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Why Now Is The Time To Be Investing In Frontier Markets

September 12th, 2013

frontier marketsDavid Zeiler:  An axiom of investing is that those who get in on great opportunities early make the most money.

Knowing how to invest in frontier markets gives you one of those great, rare opportunities. And it’s early enough in the game that most of the profits are still well off into the future.

Frontier markets are not to be confused with emerging markets, which include such places as China, India, Mexico, and Chile.

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Frontier markets are undeveloped countries like Kazakhstan, Vietnam, Croatia, and Ghana, where economic growth has only recently begun to sprout.

While generally more risky than emerging markets, they hold far more potential.

“The frontier markets still remain undiscovered,” Jack Ablin, Chief Information Officer at BMO Private Bank, told Yahoo! Finance’s Breakout. “I believe the frontier now is where emerging markets were 13 years ago.”

Frontier markets may not go unnoticed much longer…

Investing in Frontier Markets: Where to Look

As a group – which includes anywhere from 25 to 36 countries, depending on who you ask – the frontier markets have significantly outperformed emerging markets over the past 12 months.

A comparison of the MSCI Frontier Markets and Emerging Markets Indexes shows that while emerging markets have been volatile, with less than a 1% gain to show for it, frontier markets are up more than 15%.

Frontier markets

This is a reversal of a long-time trend; up until this year, emerging markets consistently outperformed frontier markets.

“Right now frontier is very exciting,” Mark Mobius, executive chairman of the Templeton Emerging Markets Group, told CNBC. “These frontier markets, particularly in Africa, are growing at a tremendous pace… this is the place to be at this stage of the game.”

Why Now Is the Time to Be Investing in Frontier Markets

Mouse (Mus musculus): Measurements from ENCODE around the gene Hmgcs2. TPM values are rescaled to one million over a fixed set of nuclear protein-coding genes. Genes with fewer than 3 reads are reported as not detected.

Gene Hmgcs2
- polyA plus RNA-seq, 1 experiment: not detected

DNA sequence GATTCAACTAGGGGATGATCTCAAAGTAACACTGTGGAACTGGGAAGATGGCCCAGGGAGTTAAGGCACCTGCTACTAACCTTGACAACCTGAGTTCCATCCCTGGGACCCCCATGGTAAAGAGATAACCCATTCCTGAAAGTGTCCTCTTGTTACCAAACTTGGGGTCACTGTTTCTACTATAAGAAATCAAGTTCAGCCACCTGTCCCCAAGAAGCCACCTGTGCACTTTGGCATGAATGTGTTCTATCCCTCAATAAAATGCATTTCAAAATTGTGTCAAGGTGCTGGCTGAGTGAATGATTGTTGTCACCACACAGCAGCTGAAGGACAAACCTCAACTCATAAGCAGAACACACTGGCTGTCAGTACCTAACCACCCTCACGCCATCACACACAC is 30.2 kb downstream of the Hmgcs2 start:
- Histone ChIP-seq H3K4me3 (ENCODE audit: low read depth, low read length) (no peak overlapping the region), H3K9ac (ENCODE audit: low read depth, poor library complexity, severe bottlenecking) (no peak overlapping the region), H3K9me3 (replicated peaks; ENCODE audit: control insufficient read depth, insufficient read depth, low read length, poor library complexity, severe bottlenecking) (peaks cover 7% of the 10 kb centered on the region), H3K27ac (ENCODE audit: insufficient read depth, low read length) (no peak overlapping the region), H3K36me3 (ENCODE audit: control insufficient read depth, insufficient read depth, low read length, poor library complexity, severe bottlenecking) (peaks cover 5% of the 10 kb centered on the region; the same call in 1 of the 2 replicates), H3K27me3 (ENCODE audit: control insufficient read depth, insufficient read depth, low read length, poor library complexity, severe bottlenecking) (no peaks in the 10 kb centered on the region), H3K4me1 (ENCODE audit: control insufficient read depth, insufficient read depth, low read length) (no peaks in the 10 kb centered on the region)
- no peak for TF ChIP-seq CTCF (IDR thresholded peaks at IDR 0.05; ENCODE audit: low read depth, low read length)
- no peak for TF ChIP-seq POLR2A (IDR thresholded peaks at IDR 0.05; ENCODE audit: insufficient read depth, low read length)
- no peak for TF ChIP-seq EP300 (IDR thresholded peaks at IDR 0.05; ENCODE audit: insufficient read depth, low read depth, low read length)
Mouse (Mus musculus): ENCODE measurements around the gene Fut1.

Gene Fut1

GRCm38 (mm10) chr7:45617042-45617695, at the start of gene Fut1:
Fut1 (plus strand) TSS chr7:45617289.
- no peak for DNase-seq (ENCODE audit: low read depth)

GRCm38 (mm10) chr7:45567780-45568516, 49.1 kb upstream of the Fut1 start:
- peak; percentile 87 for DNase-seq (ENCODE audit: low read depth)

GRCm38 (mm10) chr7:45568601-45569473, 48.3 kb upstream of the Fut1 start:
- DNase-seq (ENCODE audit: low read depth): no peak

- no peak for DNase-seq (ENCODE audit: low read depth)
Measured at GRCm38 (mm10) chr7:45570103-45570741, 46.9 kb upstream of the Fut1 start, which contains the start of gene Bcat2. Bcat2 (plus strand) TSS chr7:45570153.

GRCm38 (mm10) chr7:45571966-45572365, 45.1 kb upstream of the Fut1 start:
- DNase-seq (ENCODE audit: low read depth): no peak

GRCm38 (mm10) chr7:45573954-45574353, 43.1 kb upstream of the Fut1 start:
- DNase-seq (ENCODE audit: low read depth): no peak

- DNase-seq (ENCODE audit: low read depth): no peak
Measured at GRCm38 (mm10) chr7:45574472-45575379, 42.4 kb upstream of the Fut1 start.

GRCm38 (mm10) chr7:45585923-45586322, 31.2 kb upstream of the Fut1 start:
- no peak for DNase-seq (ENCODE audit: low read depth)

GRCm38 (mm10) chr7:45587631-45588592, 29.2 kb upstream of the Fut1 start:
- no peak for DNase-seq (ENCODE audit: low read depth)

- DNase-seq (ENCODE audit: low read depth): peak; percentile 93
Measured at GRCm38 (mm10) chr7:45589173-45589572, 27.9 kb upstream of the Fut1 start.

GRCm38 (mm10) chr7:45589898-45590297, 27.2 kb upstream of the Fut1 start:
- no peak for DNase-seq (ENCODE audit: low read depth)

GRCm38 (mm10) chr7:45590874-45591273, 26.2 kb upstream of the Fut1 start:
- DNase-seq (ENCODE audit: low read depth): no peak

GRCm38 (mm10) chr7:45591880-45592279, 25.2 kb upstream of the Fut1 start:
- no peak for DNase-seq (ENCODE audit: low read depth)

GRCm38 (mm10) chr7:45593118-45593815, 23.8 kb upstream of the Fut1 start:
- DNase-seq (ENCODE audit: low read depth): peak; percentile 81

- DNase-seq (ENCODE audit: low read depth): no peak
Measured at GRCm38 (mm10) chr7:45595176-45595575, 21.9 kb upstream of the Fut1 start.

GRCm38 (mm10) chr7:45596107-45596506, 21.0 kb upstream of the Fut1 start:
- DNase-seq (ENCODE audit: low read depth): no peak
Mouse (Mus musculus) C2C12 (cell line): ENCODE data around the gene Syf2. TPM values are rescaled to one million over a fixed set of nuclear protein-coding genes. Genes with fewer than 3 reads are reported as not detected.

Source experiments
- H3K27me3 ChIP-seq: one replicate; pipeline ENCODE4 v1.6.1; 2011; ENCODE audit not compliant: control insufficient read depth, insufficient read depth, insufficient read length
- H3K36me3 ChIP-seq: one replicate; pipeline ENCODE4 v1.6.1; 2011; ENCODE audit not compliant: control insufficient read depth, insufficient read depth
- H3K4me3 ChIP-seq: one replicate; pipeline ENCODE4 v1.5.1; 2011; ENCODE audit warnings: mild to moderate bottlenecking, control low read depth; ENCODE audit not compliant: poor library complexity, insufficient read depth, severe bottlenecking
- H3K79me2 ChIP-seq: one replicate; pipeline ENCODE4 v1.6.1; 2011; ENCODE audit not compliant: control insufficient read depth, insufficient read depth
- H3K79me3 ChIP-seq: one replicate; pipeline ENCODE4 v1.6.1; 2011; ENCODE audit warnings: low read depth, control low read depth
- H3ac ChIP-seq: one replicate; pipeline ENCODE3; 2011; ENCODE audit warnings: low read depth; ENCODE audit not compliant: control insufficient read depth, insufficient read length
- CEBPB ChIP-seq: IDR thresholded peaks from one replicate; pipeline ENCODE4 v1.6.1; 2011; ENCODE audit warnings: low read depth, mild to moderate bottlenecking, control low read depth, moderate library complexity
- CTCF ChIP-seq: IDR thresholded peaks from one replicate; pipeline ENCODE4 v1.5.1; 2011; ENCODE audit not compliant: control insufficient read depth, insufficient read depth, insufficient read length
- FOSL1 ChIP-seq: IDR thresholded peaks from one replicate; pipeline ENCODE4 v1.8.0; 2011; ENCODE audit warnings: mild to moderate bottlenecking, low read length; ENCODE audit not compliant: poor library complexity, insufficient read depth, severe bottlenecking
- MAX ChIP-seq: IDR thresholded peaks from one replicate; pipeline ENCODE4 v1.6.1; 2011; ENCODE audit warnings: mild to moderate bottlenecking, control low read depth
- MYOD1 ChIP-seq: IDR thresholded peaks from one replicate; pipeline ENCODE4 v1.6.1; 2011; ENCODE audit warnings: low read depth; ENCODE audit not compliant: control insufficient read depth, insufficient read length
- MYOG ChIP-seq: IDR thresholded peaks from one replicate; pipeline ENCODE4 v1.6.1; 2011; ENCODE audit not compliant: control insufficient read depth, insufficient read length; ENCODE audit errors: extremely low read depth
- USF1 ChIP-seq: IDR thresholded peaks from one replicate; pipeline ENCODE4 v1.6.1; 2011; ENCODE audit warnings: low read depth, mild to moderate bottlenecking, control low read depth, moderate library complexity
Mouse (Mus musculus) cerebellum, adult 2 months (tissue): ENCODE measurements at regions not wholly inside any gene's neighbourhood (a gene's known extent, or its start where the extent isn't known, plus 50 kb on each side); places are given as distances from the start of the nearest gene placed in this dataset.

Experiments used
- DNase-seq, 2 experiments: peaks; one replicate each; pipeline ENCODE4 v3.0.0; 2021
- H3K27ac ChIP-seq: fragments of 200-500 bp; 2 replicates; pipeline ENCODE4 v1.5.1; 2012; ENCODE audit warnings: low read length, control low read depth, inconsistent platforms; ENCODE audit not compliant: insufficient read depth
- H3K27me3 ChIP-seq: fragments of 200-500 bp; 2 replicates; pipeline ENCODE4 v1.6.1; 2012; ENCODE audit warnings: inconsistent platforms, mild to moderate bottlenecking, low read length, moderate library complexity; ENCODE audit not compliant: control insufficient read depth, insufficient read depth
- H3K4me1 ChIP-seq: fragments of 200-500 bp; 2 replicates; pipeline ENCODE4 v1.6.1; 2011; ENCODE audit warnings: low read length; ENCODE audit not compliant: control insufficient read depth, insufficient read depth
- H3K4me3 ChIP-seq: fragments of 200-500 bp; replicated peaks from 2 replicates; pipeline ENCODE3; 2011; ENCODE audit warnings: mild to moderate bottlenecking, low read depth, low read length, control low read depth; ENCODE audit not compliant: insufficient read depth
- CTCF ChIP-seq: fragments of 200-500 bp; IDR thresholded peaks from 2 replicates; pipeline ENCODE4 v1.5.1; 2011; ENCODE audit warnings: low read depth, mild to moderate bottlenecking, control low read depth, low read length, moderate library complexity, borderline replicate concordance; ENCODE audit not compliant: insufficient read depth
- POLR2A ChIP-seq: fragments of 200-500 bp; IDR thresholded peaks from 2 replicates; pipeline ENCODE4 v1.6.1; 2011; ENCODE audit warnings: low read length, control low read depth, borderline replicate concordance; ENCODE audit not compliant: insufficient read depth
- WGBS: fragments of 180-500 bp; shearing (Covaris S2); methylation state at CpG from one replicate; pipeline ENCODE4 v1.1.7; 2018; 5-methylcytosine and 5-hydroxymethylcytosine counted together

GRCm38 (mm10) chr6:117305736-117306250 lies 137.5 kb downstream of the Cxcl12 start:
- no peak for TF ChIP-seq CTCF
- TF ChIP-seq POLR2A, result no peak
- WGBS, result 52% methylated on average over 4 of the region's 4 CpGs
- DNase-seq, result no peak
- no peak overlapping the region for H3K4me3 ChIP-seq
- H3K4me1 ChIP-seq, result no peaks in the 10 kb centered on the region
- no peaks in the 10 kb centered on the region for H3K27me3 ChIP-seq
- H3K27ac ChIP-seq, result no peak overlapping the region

Investing in frontier marketsWhile the idea of frontier markets dates back 20 years, outside money has not been pouring into these countries… yet.

That’s because many of these countries carry higher risk as a result of political corruption and violence, and their markets often suffer from a general lack of liquidity.

All those factors tend to scare away investment, but the lack of foreign capital is part of what makes investing in frontier markets nowsuch a big opportunity.

“I particularly like frontier markets because they are not as mainstream as emerging markets and therefore not as sensitive to hot money flows and investor sentiment,” Ben Seager-Scott, senior research analyst at Bestinvest, told Investment Week. “When investors go into risk-off mode, they pull money out of EM, but that does not happen in frontier.”

The other benefit to the low rate of foreign investment is that it has helped keep stock prices low despite remarkable growth.

Many of these economies are already growing at a healthy clip. Gross domestic product (GDP) in frontier markets averaged 6.9% in 2012 and is forecast to rise to 7.2% this year.

But unlike the case in most emerging markets, that strong growth has not been reflected in frontier market stock prices.

“This has led to unbelievably low valuations for these markets, which are trading at a huge discount to stocks in the Philippines and Indonesia, for example,” Thomas Hugger, chief executive officer and fund manager of Hong Kong-based investment firm Asian Frontier Investments, told CNBC.

That just leaves the question of how retail investors can get frontier markets in their portfolios…

How to Invest in Frontier Markets

As with anything that promises big returns, investing in frontier markets is without doubt more risky than investing in U.S. stocks or even emerging markets.

That means investors should not go all in with frontier markets, but limit any investing to 10% or less of their portfolios. It’s also a good idea to spread the risk among multiple frontier markets as a hedge in case things suddenly turn south in one of them.

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  1. Cho Zenwan
    September 14th, 2013 at 16:32 | #1

    Frontier markets (FM) could represent 10 % of a diversified portfolio and can be subdivided into two distinct markets, the oil rich and the not oil rich. The oil rich markets would include the Gulf States or members of the Gulf Cooperation Council (GCC). The GCC can be bought in a single ETF like MES and could reasonably make up 5% of a diversified portfolio. An ex GCC ETF or a selection of favorite individual FM country funds could reasonably represent the other 5% of a diversified portfolio with 10% allocated to FM.

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